In recent times, there’s been an increasing drive from oil operators to tighten up their environmental efficiencies, where possible. Amongst the most nuanced advances made over the past couple of decades has been the revelation that abandoned (or depleting) oil fields can actually play their part in carbon storage, and in achieving a greener future. The old dog, it seems, has a few tricks up its sleeve when its production days are over. TriStone Holdings Ltd is a burgeoning UK oil investment firm. We wanted to examine this CO2 storage and sequestration process in more detail, as well as some of the more recent examples of the technique, in action.
How Does It Work?
CO2 injection is now a well-understood branch of CCS (Carbon Capture and Storage). This process has been used for both oil and gas, and for both onshore and offshore operations, so you can see just how wide its scope is. The advent of the technique brought with it concerns pertaining to wellbore integrity, for instance, and the management hazards associated with re-using infrastructure, however these have now well and truly been overcome. In practice, the process involves the following:
Carbon Capture And Transportation
Before the CO2 is stored it must first be captured – the two Cs of the acronym. This can be done in various ways, including carbon scrubbing, membrane gas separation and adsorption. The carbon dioxide must then be transported to the location of its sequestration. This is typically done using extensive networks of pipelines; the United States, for instance, has over 5,000 kilometres of pipeline used to transport the gas.
Finally comes the storage itself. Also known as geo-sequestration, this process involves injecting the CO2 into various geological formations. Oil fields are what we’re particularly interested in here at TriStone Holdings Ltd. For onshore operations, both carbonate and sandstone reservoirs have proven to be suitable for storage, making use of a cap rock to prevent any leakage.
A North Sea Case Study
Though this might sound like a thoroughly modern invention, it’s actually a process which has been around for sometime now. In fact, oil operator Equinor commissioned a CO2 storage project for its offshore Sleipner field, back in 1996. Whilst this is an example of offshore storage, and natural gas rather than crude oil, the principles are the same and so too, importantly, are the results. Over the past couple of decades, the platform has successfully injected and monitored CO2. To be precise, over 16 million Megatons!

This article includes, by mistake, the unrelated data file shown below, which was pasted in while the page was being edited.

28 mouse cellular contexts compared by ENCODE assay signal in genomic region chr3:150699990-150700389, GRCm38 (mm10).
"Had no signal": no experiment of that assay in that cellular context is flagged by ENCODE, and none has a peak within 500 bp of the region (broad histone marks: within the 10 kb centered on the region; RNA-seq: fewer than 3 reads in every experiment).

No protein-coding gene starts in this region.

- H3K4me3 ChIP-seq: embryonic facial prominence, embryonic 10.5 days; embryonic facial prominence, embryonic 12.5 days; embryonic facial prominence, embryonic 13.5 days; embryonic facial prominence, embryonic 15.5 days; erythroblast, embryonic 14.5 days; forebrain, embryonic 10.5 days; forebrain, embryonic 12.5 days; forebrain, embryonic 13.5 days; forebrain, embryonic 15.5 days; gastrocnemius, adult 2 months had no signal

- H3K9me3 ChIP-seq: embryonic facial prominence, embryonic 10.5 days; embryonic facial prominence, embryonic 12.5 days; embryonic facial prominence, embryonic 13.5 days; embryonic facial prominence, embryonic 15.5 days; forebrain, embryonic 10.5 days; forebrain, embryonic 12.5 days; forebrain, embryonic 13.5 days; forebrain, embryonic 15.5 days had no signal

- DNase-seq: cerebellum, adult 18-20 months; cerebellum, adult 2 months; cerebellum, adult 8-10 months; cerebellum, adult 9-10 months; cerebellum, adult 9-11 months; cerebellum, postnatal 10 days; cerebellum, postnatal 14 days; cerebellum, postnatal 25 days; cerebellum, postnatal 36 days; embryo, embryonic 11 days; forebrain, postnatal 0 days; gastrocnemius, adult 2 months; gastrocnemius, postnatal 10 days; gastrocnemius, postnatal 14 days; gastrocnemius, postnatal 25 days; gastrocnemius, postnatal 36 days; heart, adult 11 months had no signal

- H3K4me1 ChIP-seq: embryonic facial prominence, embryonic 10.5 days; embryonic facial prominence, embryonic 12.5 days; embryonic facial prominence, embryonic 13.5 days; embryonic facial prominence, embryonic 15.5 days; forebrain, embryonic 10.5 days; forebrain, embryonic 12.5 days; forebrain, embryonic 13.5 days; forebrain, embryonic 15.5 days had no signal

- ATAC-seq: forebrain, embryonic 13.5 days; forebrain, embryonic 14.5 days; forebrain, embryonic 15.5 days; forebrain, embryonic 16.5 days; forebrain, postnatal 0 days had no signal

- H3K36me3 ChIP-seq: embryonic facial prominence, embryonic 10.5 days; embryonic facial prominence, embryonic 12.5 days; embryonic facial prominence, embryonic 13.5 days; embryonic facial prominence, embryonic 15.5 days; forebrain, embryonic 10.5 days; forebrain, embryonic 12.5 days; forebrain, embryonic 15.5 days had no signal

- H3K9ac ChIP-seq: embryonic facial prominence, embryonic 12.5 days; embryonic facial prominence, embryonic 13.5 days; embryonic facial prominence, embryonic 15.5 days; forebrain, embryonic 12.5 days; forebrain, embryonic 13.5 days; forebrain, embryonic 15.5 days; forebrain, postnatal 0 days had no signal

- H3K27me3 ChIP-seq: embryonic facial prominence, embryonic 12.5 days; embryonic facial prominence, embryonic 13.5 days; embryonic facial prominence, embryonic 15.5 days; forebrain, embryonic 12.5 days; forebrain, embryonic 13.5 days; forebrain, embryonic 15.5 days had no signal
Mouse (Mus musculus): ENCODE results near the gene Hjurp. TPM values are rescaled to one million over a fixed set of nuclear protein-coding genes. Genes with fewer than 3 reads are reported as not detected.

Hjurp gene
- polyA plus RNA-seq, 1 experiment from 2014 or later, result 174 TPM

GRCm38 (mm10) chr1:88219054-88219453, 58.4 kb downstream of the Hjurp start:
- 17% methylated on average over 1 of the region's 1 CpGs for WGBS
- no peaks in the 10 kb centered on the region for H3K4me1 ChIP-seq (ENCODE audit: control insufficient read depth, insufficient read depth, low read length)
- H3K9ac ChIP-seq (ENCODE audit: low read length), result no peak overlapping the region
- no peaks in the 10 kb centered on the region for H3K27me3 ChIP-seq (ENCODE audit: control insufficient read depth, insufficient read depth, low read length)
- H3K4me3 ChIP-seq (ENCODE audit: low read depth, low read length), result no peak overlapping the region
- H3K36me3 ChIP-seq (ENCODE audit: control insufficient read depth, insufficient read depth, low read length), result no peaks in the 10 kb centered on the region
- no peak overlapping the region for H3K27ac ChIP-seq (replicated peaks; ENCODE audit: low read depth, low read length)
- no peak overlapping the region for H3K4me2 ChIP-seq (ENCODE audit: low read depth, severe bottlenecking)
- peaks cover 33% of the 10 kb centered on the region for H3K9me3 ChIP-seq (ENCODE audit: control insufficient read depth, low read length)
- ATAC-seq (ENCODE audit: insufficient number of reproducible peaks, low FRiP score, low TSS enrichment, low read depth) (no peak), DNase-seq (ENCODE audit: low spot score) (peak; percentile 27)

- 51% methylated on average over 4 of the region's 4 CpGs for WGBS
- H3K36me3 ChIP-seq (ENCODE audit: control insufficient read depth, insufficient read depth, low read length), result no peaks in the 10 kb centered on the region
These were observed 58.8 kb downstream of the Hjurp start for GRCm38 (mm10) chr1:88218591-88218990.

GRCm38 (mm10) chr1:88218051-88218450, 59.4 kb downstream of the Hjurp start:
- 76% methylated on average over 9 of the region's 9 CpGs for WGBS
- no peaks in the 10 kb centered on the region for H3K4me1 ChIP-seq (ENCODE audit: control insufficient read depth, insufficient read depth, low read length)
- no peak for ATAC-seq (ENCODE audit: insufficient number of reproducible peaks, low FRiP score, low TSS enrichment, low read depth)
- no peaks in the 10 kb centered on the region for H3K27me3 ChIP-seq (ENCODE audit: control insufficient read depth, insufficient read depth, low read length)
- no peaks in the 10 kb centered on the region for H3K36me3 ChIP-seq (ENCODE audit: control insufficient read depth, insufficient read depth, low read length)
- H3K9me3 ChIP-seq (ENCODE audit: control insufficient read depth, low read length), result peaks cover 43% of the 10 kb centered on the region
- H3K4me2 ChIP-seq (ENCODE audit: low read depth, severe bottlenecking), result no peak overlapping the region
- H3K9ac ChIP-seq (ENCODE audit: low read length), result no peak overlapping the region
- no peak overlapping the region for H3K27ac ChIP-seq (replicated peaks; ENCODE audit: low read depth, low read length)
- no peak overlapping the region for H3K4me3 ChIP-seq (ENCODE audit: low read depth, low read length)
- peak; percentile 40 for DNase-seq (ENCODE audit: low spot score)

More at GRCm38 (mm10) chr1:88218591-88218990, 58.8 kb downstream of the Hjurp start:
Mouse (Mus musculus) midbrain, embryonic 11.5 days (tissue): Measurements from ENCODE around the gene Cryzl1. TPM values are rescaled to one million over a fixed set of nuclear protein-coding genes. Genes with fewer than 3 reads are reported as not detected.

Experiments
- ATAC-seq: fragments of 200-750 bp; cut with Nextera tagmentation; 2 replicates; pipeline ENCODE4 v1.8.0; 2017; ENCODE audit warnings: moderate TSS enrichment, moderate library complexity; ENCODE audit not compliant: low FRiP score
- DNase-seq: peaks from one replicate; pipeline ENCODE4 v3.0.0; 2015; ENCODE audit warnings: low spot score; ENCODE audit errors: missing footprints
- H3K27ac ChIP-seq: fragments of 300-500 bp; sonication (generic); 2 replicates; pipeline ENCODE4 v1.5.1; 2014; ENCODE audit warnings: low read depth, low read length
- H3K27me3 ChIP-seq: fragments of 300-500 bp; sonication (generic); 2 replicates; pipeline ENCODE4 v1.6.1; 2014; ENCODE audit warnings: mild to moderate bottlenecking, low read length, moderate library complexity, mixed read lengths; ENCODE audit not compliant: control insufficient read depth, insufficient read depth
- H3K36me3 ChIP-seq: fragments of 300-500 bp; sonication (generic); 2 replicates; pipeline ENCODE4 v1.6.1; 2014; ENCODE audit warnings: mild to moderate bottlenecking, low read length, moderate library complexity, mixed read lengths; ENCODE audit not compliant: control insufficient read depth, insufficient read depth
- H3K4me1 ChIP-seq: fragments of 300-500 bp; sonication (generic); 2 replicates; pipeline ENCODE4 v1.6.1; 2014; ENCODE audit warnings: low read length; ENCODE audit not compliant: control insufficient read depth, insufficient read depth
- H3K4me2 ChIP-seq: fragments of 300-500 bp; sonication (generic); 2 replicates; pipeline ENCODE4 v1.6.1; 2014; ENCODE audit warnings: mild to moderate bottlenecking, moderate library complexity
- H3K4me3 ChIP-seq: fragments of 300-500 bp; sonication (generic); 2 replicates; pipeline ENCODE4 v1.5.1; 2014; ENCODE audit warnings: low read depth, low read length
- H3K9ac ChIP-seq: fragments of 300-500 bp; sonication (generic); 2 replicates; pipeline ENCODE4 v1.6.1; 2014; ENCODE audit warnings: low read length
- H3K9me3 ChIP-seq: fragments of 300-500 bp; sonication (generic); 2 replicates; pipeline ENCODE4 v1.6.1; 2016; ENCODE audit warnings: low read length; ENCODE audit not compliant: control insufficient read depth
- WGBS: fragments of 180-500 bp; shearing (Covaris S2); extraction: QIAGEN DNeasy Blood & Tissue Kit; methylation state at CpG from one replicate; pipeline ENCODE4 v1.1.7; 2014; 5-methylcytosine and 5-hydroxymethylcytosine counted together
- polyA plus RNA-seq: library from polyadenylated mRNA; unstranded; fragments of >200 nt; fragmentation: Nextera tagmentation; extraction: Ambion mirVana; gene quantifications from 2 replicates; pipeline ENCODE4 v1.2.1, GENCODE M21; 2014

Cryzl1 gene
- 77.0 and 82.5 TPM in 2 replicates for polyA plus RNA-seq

Over that time, the operator has demonstrated that carbon dioxide could be safely stored, whilst at the same time producing economic and environmental benefits as a result. In other words, the Sleipner project has been a resounding success. In a time of such uncertainty, it’s nice as an oil investment company to remind ourselves that innovation flourishes during times of adversity, and it’s what the industry’s doing now.
Last year, Equinor released a data-sharing platform in which their data from the Sleipner platform could be viewed and examined; transparent collaboration of this sort will no doubt prove integral to operators, moving forward, in their efforts to discover ever more complex and sophisticated carbon capture and storage schemes.
Far From Alone…
The Sleipner platform is far from the only major CCS scheme planned within Europe. That said, at present, there are only a few fully operational examples; others remain at the pre-study or feasibility study stage. Also located in Norway is the Snøhvit CO2 Storage scheme. Since 2008, the LNG facility at Hammerfest, in Norway, has been injecting CO2 an impressive 2,500 metres down below the surface at the Snøhvit field, with over 700,000 tonnes of the gas being stored, annually.
Enhanced Oil Recovery – One Final Trick Up The Sleeve
For older oil fields not yet out of commission, CO2 storage can actually be used to help extract oil! How does the saying about birds and stones go, again? The economic costs and benefits of injecting CO2 in the EOR (Enhanced Oil Recovery) process are varied. They very much depend on the prevailing market conditions at the time. That said, using anthropogenic fossil fuels presents nations with a fantastic way of both tackling their environmental pledges. At the same time, it means they can meet stakeholder and global energy demand.
Is Oil Field CCS The Future?
There’s a growing consensus that a large part of the oil and gas sector’s future lies in the advancement of CCS schemes. With increasingly advanced technology, they’re becoming increasingly economically viable, even for smaller operators. There’s something inherently satisfying about the cyclical nature of such schemes, with O&G firms looking to give back when they take out!
Contact TriStone Holdings Ltd
Capturing carbon from the atmosphere is seen by many as being one of the most practical ways in which global energy standards can be met, over the coming years. Oil fields will no doubt play an increasing role within that.